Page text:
A teachers' leader has praised Welsh politicians for daring to be different on education.
Philip Parkin, who took over as general secretary of the Professional Association of Teachers in January, was making his first official visit to Wales last week. He met members at meetings in Swansea, Newtown, Wrexham and Colwyn Bay.
In an exclusive interview with TES Cymru, Mr Parkin said he was impressed with a lot of things happening with education in Wales.
He said: "Getting rid of key stage tests has been welcomed by teachers and I only wish they would follow suit in England. We applaud the Assembly government for its independence of thought.
"As an organisation that believes in putting children first, we welcome any diminution of the current severe testing regime."
Mr Parkin, a former primary school deputy head in Grimsby, also praised the decision to scrap performance tables for schools in Wales.
"That's another thing we have begged the Government to do in England, but it has refused. The tables are based on skewed evidence which produces winners and losers. These tables cause great anxiety and concern to teachers and heads."
Mr Parkin also praised the new foundation phase which is being introduced in Wales for pupils aged three to seven.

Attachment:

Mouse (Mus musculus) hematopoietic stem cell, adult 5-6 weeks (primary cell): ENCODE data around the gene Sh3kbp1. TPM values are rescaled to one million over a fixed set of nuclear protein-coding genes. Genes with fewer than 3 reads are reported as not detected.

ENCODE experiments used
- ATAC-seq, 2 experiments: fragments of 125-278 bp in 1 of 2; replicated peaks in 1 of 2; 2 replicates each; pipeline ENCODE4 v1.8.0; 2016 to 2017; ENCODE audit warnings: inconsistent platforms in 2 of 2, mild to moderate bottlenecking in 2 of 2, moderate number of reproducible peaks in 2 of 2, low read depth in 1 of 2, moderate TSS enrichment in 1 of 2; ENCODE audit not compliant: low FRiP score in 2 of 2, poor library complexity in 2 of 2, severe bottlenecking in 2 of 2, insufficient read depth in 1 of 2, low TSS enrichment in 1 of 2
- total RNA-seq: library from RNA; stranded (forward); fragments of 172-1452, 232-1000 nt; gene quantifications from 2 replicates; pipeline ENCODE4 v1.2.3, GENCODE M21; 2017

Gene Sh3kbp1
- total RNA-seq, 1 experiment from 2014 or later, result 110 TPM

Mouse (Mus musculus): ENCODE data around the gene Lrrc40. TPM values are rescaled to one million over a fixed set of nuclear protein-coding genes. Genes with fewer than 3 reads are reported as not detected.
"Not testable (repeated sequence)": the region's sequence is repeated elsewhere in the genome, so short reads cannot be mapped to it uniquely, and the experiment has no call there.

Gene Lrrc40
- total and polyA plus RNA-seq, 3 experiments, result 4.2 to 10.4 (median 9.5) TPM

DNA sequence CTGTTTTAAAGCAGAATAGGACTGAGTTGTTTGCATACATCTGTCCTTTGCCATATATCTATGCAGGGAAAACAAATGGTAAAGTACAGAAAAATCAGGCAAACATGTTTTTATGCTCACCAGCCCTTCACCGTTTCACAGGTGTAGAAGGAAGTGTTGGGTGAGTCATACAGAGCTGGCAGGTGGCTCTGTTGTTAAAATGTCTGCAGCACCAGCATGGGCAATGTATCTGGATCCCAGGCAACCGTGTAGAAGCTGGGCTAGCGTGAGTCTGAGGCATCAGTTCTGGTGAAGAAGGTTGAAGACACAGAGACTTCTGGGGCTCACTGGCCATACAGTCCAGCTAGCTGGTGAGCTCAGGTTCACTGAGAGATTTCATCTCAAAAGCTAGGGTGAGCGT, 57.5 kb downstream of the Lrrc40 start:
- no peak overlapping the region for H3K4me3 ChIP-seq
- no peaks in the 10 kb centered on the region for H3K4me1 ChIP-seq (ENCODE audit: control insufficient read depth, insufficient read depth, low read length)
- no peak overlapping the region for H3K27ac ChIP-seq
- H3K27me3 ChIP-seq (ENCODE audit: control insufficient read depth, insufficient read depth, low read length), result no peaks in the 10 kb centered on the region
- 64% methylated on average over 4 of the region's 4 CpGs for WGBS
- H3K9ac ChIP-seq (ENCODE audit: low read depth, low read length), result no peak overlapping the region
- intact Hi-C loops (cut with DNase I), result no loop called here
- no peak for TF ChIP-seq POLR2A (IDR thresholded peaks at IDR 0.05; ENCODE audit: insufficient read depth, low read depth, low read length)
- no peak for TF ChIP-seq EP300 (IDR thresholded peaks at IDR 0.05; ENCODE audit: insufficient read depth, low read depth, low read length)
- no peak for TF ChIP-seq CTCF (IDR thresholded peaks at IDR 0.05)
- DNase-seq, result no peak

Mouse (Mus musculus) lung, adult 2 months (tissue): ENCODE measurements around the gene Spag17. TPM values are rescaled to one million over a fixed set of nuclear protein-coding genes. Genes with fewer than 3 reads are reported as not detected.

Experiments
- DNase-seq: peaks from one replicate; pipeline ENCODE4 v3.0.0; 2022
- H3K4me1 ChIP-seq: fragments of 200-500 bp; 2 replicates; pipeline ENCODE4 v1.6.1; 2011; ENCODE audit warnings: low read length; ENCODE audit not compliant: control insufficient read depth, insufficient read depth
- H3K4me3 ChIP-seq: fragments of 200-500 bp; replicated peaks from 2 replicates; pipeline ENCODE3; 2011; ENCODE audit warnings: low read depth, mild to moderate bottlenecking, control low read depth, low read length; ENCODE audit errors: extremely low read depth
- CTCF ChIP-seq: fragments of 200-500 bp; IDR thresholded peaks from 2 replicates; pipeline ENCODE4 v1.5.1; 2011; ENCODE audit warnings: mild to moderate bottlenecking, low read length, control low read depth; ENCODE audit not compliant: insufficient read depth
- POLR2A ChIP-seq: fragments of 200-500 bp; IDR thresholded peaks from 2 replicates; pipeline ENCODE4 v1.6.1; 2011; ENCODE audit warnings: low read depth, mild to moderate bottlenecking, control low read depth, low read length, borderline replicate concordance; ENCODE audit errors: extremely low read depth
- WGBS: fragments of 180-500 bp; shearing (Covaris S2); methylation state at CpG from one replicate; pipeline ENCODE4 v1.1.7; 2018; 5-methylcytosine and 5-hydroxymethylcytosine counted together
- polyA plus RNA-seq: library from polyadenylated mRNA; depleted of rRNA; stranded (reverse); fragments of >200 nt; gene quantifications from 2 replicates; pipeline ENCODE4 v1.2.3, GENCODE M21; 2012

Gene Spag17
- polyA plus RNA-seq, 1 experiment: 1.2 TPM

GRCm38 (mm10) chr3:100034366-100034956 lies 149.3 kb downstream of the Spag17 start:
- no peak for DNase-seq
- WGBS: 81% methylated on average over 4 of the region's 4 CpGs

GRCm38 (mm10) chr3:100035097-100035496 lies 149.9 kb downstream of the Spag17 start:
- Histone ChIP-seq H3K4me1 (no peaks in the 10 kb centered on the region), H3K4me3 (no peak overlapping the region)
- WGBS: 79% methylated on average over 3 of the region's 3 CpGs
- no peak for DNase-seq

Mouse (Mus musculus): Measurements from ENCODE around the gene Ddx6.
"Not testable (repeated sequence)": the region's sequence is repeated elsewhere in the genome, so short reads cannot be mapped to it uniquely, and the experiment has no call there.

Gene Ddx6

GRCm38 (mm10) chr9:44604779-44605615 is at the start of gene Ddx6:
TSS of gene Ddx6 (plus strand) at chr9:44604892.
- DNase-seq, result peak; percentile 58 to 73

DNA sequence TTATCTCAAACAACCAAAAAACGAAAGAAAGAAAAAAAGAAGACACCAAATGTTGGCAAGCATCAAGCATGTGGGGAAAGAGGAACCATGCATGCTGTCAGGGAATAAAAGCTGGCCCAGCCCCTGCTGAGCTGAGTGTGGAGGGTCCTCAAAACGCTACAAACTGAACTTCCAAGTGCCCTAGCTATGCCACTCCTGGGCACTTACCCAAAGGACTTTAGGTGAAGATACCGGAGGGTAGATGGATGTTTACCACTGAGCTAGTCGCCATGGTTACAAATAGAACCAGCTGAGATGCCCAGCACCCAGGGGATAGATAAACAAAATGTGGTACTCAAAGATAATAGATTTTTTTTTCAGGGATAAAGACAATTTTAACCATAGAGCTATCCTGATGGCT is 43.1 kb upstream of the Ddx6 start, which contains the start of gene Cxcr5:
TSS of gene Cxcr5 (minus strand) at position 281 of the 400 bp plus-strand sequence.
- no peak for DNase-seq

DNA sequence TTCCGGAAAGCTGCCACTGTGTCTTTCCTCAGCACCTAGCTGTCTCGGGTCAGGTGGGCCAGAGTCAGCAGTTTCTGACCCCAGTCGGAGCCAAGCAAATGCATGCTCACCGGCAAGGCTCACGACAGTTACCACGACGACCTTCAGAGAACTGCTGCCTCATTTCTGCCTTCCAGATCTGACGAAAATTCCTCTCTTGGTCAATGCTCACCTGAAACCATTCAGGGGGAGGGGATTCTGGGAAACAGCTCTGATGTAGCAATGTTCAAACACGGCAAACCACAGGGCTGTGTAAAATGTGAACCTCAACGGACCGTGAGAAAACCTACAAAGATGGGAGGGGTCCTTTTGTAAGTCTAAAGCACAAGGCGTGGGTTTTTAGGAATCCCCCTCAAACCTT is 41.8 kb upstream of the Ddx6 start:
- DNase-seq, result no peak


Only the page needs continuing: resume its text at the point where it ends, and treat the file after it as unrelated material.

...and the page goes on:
"This will concentrate on learning through experience and play," he said.
"These children will not start their formal education as early as before.
This is very much in line with our thinking as an association and tends to be what already happens in Europe."
But Mr Parkin warned there was a potential threat to teachers' pay and conditions from having education devolved to Wales.
He acknowledged that the current Assembly government was not minded to take responsibility for teachers' pay and conditions, which currently rests with Westminster. But next year's Assembly elections could lead to changes.
And he warned that divorcing England and Wales for pay and conditions may eventually lead to lower salary levels for Welsh staff, because of Wales being a lower wage economy than England.
He went on: "If it were to happen, this could be a problem along the length of the border between England and Wales, with school staff opting to work where salaries would be higher."
Mr Parkin also called for a national structure of pay and conditions for support staff in schools. And he repeated PAT's call for anonymity for teachers facing allegations of abuse until they are actually charged with a criminal offence. Currently, newspapers print allegations which may later prove to be spurious, he said.